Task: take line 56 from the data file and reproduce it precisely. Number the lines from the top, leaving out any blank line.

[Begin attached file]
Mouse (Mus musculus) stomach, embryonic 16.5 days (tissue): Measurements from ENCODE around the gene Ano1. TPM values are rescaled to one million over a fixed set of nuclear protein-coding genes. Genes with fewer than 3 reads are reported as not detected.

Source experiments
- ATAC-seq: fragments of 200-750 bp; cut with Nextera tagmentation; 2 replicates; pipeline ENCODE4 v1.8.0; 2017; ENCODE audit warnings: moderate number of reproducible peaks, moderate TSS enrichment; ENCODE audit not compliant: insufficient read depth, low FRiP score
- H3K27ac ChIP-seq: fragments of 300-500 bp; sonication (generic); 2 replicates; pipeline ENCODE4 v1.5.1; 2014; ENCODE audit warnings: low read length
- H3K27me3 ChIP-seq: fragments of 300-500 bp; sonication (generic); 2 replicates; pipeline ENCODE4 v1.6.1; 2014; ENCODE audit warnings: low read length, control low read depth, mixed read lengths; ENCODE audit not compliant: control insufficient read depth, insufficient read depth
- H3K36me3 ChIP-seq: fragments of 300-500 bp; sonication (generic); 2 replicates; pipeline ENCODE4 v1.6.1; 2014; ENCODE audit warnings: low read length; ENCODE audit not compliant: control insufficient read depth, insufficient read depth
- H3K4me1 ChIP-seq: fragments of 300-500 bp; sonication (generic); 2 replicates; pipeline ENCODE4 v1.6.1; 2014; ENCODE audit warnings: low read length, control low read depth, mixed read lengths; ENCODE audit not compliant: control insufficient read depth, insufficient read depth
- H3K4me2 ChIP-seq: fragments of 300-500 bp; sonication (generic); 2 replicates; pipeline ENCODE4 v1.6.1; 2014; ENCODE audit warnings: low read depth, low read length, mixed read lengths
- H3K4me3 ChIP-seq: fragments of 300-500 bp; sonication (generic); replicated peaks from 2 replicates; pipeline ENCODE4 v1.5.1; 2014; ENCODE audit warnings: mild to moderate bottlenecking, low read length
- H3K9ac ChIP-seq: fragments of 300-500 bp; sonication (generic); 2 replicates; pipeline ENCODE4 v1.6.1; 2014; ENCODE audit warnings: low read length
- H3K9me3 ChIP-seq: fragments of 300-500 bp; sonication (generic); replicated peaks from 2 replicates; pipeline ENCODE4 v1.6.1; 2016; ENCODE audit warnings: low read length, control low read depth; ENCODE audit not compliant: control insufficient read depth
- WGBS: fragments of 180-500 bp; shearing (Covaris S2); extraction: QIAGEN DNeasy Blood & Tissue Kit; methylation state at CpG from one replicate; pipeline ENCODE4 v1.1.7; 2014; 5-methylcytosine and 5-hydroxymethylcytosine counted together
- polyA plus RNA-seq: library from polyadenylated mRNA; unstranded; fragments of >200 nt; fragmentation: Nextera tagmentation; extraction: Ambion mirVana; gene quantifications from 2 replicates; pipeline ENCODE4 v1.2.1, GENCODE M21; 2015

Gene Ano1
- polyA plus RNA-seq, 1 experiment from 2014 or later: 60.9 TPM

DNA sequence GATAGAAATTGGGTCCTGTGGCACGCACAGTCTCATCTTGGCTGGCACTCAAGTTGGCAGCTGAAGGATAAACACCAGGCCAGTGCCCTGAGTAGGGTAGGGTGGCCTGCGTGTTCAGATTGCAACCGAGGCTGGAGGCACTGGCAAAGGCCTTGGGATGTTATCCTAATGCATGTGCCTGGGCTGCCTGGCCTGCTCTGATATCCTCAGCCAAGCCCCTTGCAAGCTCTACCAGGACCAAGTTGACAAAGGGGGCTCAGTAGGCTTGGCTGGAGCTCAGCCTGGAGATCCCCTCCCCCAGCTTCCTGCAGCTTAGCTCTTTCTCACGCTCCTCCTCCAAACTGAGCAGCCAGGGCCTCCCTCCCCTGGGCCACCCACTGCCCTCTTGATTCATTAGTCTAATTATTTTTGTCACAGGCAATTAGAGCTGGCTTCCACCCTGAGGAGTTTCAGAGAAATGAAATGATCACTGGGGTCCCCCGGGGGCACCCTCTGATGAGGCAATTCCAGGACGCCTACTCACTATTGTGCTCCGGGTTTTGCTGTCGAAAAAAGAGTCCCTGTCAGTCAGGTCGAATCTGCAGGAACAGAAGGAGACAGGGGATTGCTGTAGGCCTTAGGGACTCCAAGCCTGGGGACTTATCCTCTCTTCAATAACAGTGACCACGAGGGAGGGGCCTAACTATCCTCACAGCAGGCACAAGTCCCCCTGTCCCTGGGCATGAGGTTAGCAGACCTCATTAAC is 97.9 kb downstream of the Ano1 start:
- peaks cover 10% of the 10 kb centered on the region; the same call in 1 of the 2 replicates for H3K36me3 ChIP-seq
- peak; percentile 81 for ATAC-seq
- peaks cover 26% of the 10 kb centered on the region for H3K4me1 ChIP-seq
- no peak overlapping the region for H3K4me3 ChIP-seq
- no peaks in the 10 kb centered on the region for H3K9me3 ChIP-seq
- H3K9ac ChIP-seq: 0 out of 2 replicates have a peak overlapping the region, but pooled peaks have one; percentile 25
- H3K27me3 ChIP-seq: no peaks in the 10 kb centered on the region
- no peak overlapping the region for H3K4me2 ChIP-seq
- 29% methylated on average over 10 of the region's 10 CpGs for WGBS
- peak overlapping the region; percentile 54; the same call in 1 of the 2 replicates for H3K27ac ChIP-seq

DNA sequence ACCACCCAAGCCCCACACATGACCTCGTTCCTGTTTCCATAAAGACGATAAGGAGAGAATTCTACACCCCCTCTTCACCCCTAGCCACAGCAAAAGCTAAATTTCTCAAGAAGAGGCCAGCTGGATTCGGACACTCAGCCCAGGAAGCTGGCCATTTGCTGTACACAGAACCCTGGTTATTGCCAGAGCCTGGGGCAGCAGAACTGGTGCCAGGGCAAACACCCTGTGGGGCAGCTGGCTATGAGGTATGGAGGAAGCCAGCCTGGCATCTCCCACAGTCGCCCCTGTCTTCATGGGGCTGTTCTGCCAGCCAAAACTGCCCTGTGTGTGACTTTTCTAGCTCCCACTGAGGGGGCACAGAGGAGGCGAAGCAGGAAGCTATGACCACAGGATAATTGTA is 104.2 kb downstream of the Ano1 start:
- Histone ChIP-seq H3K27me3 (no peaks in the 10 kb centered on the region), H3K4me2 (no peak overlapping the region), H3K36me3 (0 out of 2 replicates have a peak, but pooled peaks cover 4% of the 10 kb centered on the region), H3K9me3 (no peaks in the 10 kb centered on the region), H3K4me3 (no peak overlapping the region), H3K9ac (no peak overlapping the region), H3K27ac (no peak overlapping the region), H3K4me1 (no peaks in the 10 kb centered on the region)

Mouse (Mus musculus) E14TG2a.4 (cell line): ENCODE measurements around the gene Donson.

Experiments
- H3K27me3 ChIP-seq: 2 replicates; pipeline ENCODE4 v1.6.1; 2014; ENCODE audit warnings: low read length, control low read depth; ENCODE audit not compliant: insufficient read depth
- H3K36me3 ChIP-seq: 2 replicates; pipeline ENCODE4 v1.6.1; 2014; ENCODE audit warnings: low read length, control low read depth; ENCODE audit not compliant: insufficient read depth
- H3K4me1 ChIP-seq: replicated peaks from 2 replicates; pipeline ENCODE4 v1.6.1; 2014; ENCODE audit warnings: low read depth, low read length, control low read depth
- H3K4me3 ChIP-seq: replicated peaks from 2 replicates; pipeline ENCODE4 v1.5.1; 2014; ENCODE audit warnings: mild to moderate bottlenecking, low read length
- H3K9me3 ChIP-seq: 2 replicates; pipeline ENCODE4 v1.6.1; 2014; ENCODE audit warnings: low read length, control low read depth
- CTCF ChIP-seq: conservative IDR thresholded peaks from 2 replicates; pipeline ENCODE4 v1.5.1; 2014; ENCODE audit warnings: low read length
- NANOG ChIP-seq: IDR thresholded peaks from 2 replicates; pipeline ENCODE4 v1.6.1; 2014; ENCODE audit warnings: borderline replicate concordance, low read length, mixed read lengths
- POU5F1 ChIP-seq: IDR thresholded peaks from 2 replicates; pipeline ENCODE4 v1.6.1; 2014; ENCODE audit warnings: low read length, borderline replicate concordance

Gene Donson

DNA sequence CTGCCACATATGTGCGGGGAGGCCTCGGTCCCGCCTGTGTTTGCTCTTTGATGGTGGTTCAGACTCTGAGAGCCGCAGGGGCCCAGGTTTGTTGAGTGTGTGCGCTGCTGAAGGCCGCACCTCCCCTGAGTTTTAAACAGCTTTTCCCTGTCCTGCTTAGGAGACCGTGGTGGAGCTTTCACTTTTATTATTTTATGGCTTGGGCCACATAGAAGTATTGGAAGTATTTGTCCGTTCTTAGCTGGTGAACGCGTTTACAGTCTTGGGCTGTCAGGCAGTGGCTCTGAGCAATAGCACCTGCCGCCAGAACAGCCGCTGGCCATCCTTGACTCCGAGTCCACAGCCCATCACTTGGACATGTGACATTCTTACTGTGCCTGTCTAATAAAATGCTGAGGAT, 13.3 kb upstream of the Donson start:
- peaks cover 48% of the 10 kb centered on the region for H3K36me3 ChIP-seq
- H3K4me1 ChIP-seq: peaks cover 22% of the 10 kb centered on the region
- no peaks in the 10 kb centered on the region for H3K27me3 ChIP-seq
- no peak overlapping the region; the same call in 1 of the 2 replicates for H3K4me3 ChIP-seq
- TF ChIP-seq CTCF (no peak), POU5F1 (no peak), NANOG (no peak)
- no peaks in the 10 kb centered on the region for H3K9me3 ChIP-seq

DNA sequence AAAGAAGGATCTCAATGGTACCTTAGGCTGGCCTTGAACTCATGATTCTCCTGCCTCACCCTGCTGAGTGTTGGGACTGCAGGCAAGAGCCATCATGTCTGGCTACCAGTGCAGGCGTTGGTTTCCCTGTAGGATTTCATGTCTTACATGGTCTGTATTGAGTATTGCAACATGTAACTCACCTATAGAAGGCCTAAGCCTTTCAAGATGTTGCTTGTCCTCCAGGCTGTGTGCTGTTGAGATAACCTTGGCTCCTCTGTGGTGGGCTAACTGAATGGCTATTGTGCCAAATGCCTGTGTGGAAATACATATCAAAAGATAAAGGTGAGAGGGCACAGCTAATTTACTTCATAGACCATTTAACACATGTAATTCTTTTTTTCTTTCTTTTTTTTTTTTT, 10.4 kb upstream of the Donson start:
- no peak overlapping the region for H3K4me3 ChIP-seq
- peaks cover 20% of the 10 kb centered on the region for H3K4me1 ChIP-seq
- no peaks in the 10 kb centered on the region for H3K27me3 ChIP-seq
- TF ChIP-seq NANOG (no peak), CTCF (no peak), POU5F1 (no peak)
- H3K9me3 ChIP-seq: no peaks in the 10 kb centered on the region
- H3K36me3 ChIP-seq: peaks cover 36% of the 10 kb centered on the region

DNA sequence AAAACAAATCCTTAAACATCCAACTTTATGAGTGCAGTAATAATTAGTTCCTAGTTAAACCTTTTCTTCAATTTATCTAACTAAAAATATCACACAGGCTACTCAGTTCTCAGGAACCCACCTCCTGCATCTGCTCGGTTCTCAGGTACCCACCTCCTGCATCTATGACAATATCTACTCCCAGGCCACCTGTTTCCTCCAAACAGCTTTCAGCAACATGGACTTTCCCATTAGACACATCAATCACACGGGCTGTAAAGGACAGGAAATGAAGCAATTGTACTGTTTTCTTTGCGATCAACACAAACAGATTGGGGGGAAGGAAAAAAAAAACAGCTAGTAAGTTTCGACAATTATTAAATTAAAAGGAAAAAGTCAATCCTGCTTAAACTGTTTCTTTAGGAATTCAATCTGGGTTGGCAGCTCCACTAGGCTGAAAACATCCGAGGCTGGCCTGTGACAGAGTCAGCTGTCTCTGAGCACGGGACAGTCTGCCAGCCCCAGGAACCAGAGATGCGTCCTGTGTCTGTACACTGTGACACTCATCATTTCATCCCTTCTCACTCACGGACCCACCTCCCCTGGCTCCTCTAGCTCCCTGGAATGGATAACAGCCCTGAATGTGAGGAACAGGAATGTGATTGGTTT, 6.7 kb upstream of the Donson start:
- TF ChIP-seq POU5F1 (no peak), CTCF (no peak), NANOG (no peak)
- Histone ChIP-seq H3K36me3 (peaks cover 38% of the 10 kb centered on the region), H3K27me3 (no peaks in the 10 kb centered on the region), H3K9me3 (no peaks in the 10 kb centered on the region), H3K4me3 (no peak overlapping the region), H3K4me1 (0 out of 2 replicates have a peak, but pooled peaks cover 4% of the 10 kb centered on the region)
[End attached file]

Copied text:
- Histone ChIP-seq H3K36me3 (peaks cover 38% of the 10 kb centered on the region), H3K27me3 (no peaks in the 10 kb centered on the region), H3K9me3 (no peaks in the 10 kb centered on the region), H3K4me3 (no peak overlapping the region), H3K4me1 (0 out of 2 replicates have a peak, but pooled peaks cover 4% of the 10 kb centered on the region)